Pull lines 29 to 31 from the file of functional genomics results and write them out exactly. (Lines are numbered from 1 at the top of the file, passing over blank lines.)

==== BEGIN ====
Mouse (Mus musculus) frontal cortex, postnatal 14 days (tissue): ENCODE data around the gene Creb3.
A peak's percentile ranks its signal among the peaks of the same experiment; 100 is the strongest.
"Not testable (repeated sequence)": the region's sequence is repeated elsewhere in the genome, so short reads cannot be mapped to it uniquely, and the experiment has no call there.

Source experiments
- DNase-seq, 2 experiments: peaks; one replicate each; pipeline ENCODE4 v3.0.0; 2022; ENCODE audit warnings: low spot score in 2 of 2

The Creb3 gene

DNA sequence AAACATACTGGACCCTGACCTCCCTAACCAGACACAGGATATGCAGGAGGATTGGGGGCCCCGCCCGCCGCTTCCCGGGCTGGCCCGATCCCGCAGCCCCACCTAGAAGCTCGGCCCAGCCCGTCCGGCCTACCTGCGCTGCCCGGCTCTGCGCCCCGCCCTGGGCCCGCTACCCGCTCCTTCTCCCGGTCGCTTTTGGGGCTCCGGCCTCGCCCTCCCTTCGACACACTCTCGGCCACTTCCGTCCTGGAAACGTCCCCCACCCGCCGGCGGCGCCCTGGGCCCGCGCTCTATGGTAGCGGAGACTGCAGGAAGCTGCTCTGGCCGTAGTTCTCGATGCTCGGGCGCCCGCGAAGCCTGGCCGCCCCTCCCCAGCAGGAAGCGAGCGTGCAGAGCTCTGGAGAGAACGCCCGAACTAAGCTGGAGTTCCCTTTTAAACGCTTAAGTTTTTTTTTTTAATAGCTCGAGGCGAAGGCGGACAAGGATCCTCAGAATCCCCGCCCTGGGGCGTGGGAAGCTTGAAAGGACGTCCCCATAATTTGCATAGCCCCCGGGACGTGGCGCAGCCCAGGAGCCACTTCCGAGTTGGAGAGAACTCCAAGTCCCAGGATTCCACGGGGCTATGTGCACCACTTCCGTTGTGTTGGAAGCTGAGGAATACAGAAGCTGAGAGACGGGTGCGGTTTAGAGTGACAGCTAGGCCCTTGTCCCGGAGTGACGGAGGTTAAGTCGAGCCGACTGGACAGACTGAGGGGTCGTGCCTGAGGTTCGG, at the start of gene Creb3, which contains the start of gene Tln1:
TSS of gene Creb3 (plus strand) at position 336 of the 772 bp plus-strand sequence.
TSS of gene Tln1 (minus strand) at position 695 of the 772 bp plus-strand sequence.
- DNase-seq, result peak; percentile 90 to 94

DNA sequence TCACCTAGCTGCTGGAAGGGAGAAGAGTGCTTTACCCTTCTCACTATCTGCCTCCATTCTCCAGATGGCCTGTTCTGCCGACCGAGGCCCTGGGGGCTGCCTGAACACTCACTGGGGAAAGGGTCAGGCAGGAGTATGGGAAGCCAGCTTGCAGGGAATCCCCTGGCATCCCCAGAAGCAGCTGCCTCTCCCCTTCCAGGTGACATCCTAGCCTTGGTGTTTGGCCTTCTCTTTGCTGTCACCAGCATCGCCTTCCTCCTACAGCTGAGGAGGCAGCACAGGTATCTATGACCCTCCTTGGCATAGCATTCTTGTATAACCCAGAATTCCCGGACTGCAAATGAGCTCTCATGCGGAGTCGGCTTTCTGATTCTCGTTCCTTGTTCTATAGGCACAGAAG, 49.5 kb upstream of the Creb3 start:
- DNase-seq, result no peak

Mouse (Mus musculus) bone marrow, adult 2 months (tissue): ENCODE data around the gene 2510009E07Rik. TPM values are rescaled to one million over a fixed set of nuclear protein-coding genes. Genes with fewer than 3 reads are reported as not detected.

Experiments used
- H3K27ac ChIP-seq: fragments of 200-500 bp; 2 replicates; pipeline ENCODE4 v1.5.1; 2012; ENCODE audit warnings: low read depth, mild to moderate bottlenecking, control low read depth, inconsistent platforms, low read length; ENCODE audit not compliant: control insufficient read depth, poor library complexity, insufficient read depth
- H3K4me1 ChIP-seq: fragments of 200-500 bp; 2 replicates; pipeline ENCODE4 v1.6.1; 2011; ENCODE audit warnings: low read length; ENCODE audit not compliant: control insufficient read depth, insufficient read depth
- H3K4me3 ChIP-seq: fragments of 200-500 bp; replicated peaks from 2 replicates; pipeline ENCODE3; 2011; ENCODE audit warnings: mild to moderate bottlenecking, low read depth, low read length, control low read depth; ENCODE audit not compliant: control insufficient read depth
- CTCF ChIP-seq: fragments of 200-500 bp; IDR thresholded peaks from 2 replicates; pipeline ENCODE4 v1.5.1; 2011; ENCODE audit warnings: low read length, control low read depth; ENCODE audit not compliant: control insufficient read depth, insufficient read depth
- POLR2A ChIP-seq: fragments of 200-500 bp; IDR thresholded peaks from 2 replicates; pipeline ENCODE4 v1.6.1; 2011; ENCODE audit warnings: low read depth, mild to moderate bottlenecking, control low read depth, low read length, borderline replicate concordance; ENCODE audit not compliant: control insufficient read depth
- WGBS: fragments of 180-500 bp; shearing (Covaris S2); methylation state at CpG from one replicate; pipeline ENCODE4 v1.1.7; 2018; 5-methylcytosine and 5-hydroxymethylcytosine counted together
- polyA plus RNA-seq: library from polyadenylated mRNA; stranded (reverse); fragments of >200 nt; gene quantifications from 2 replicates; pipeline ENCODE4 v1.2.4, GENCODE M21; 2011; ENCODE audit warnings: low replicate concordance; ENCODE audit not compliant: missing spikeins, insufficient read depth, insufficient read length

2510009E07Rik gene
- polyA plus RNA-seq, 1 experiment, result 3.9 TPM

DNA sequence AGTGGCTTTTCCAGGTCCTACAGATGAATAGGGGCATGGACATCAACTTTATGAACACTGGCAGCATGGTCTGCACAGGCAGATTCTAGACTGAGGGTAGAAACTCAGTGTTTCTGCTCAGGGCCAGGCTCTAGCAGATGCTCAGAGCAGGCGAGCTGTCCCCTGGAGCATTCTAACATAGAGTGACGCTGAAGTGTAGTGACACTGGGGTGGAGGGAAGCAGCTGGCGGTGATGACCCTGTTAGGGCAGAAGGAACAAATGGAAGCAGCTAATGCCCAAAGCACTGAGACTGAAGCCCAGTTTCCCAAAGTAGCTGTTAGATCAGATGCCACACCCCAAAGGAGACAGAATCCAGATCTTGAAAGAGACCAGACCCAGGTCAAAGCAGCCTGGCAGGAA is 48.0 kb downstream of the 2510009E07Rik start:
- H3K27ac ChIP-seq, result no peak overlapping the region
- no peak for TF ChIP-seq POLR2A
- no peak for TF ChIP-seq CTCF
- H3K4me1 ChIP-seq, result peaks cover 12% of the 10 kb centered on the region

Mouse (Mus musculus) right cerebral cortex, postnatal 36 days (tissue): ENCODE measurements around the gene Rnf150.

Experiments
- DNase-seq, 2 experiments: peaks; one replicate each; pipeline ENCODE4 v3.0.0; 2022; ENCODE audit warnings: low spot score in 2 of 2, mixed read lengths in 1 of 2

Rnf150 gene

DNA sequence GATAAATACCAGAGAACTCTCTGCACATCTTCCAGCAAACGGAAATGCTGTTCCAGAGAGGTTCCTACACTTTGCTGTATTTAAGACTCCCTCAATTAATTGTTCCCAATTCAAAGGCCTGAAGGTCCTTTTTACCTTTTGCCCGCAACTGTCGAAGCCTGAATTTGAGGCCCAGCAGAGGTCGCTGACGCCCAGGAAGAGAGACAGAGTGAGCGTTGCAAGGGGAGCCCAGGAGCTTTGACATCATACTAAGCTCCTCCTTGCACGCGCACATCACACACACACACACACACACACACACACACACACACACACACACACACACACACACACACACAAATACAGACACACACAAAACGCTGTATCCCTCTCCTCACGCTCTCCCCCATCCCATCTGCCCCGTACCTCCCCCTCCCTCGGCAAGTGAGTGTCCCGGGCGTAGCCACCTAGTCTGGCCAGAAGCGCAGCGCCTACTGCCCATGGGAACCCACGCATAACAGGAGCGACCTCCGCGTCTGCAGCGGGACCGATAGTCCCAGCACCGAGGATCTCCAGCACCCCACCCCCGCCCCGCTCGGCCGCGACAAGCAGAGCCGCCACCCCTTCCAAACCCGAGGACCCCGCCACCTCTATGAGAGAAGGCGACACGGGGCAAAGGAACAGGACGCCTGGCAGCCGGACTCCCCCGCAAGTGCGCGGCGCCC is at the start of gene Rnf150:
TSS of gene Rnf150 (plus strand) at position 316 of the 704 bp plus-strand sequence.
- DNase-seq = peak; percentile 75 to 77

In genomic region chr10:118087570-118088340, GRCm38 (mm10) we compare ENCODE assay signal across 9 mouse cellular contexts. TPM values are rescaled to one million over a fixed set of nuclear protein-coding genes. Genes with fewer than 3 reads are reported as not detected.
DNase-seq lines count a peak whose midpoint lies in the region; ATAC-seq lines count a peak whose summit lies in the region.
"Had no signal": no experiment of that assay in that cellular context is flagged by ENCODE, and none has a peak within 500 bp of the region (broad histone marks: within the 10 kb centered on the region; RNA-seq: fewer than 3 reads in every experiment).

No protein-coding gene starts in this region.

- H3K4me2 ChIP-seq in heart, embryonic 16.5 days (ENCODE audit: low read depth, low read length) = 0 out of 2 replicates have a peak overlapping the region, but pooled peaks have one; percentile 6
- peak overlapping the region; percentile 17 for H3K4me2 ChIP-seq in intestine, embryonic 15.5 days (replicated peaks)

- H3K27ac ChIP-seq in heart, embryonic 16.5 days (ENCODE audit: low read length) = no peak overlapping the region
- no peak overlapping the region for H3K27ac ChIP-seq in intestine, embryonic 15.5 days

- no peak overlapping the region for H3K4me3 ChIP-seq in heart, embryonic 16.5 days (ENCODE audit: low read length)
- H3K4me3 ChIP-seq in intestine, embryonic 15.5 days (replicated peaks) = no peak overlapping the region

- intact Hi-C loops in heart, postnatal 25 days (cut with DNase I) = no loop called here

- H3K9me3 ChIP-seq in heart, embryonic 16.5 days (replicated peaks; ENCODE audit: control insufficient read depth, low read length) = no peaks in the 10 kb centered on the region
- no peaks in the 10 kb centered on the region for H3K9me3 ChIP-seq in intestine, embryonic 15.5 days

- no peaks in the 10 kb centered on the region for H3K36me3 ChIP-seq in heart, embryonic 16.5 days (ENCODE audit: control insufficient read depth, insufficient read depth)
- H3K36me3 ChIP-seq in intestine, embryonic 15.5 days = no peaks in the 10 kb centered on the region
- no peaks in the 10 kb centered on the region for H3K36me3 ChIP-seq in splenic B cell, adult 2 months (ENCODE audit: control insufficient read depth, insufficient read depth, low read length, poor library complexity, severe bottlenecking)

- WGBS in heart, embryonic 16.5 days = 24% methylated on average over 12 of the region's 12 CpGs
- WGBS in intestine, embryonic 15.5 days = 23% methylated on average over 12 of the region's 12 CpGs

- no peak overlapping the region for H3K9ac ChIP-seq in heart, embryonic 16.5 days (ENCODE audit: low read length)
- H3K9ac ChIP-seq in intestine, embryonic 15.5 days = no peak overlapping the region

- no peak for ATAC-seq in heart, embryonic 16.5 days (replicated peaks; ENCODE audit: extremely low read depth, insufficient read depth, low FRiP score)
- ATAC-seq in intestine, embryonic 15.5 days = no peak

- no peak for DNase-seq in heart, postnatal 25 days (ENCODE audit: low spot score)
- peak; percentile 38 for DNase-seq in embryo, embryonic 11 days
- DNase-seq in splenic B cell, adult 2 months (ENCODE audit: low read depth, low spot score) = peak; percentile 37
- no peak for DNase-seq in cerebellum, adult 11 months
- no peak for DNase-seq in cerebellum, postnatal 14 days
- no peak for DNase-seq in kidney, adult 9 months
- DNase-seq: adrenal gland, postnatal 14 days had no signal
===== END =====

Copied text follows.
Mouse (Mus musculus) right cerebral cortex, postnatal 36 days (tissue): ENCODE measurements around the gene Rnf150.

Experiments
- DNase-seq, 2 experiments: peaks; one replicate each; pipeline ENCODE4 v3.0.0; 2022; ENCODE audit warnings: low spot score in 2 of 2, mixed read lengths in 1 of 2